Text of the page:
The results of the latest diabetes-prevention trial, DREAM (Diabetes REduction Assessment with ramipril and rosiglitazone Medication), announced recently how the trial reduced the risk of developing type 2 diabetes by 62 percent relative to placebo among people at high risk of developing type 2 diabetes.
The DREAM (Diabetes REduction Assessment with ramipril and rosiglitazone Medication) trial evaluated the likelihood of progression to type-2 diabetes over a three-year period among 5,269 people with a condition known as “pre-diabetes.”1 In pre-diabetes, blood sugar levels are higher than normal, but not yet high enough for a diagnosis of type 2 diabetes.
Pre-diabetes is considered a key stage in the development of type 2 diabetes – a chronic, progressive illness often linked to premature death that affects approximately 230 million individuals worldwide and is expected to affect 350 million people globally by 2025. In fact, more than three million people die from diabetes-related causes each year – one death every 10 seconds. In the UAE, diabetes affects more than 20% of the adult population, making this disease four times more prevalent than worldwide figures.
Presented at the annual European Association for the Study of Diabetes, the study was designed and conducted by the Population Health Research Institute at McMaster University and showed that 10.6 percent of people receiving rosiglitazone progressed to type 2 diabetes as against 25 percent of people treated with placebo.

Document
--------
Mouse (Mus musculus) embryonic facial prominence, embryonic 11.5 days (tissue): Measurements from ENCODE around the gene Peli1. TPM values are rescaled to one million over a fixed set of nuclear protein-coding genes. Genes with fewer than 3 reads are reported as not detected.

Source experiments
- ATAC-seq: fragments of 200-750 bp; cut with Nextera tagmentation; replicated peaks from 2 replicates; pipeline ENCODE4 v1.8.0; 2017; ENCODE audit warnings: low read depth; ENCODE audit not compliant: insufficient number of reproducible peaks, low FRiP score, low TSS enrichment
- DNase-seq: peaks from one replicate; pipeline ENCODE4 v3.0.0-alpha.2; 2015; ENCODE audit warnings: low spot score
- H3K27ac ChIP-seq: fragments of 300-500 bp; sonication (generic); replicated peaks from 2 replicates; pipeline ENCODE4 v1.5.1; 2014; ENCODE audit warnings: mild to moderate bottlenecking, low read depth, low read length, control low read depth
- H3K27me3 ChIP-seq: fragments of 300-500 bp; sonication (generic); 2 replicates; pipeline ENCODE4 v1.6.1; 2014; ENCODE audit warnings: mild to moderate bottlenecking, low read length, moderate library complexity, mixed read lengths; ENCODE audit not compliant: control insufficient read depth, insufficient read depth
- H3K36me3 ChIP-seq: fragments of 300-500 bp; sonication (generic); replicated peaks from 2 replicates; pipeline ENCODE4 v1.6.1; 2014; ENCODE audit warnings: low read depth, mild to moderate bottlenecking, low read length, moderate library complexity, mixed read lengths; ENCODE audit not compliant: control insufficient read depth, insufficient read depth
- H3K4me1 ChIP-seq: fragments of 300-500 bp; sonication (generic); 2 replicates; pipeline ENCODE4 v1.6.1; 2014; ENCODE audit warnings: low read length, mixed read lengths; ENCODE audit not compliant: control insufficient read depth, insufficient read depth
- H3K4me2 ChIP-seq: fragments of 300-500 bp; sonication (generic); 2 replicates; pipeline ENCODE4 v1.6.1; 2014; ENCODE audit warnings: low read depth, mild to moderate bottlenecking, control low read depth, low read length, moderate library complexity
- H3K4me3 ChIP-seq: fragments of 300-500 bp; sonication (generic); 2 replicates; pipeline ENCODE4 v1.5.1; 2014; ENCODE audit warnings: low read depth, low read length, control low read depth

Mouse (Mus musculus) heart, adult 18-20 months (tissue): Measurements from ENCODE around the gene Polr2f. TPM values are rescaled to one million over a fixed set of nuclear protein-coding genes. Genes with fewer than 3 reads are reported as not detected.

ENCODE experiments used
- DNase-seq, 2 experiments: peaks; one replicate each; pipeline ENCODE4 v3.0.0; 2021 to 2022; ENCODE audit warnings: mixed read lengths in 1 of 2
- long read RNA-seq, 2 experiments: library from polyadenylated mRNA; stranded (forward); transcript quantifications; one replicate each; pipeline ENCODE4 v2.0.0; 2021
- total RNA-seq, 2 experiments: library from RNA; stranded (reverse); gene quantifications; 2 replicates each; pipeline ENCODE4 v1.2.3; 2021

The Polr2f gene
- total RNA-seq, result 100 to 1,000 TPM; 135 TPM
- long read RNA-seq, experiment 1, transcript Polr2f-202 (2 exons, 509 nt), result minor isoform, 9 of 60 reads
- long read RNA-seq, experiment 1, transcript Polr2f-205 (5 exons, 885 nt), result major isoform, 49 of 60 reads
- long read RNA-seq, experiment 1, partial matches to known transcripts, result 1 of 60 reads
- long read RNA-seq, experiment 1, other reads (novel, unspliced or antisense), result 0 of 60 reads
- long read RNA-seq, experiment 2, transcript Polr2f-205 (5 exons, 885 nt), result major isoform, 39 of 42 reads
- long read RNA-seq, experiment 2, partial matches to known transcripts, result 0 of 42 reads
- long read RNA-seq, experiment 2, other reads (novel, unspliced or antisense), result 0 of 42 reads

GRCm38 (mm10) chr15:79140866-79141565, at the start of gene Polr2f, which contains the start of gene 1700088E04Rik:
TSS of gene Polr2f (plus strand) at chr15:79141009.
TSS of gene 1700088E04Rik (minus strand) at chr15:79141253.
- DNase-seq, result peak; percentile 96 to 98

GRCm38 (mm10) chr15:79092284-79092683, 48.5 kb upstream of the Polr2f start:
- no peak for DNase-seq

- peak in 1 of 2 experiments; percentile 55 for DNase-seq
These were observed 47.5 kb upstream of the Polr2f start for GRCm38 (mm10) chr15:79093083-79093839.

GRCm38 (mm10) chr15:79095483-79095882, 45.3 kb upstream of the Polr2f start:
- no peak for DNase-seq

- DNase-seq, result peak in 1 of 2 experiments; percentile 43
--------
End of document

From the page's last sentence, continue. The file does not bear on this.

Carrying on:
“The DREAM finding is particularly significant for the Middle East region, especially for UAE whose population is largely prone to diabetes due to the high rate of obesity recorded in the country. One third of the UAE population now has diabetes type 2 and by 2010 that number is expected to have risen to half of the UAE’s population,” commented Dr. Abdul Razzaq Al Madani, Director at the Dubai Hospital and Chairman of the UAE Diabetes Society, who attended the annual meeting.
“This study provides groundbreaking research for the treatment of pre-diabetes in order to improve lives of patients and avert risks of those patients in the initial stage. This is an important discovery that can help better understand diabetes and its treatment,” said Dr. Madani.
“GSK is committed to groundbreaking research for the treatment of pre-diabetes and type-2 diabetes in order to improve patient outcomes. We believe the long awaited findings from the DREAM trial will lead to a better understanding of type-2 diabetes and its treatment,” said Dr. Lawson Macartney, senior vice president, Cardiovascular and Metabolic Medicine Development Centre, GlaxoSmithKline.
“The DREAM trial is the largest diabetes prevention trial conducted to date and provides the first body of evidence that rosiglitazone can reduce the risk of progression from pre-diabetes to type-2 diabetes in high risk patients,” Macartney concluded.